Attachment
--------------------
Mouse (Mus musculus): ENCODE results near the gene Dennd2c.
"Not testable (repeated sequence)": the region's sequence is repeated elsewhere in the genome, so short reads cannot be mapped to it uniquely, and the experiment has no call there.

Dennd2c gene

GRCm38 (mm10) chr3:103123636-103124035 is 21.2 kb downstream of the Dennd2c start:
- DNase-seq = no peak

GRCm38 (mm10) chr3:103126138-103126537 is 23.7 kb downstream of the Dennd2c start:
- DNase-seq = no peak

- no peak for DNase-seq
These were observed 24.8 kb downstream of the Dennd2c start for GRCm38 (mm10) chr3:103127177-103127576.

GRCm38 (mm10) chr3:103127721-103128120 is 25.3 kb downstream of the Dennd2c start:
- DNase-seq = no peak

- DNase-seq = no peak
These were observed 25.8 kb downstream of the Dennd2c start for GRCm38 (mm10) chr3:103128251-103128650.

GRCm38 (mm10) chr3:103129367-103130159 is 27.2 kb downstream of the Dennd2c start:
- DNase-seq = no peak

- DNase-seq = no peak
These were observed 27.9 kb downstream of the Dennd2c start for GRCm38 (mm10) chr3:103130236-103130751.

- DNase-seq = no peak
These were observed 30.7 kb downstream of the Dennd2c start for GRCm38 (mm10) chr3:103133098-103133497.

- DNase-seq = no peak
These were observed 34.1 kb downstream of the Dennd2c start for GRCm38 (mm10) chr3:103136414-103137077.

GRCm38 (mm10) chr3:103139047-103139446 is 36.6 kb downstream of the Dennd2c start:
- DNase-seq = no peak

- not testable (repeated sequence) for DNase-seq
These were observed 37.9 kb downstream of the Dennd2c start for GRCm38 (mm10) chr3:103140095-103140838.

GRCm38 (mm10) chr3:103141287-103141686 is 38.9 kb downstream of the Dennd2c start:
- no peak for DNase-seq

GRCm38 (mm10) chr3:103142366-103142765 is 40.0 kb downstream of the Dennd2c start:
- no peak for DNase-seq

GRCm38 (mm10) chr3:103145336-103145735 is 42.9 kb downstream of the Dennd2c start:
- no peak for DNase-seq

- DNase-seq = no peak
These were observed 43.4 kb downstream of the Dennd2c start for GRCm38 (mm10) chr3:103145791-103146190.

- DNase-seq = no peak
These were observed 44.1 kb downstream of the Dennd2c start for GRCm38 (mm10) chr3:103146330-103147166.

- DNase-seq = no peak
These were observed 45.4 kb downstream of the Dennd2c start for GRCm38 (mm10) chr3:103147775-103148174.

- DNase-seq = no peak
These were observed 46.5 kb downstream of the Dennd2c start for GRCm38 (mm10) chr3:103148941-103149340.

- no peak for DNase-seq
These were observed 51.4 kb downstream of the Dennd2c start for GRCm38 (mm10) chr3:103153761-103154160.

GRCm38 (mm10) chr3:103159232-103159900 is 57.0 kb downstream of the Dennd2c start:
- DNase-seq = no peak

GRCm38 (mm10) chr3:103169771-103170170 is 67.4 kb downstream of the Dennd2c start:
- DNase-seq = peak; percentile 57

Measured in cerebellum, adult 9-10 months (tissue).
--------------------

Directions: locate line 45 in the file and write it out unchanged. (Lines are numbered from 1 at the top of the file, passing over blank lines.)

- DNase-seq = peak; percentile 57